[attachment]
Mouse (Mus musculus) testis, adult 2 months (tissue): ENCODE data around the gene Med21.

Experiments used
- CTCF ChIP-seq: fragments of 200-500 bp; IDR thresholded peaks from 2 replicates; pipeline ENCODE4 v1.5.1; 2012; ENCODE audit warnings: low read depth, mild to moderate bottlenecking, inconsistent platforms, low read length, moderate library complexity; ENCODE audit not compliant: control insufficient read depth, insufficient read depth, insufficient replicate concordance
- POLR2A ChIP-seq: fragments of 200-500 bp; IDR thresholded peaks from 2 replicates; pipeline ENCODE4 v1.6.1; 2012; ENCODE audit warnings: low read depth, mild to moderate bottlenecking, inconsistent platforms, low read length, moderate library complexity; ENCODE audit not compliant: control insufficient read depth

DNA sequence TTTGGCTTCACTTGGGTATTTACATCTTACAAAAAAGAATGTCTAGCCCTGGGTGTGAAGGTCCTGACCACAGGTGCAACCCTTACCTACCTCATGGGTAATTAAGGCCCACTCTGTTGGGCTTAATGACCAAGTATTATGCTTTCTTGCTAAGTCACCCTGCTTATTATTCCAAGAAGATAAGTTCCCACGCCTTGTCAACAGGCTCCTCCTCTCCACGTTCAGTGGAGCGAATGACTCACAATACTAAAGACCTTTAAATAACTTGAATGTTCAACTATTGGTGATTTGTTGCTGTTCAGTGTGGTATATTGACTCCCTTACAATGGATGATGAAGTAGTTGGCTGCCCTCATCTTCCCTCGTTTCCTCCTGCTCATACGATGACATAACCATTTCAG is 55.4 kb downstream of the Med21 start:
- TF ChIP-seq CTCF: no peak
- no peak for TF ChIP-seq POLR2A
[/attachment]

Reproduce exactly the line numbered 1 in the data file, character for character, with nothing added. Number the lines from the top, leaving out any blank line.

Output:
Mouse (Mus musculus) testis, adult 2 months (tissue): ENCODE data around the gene Med21.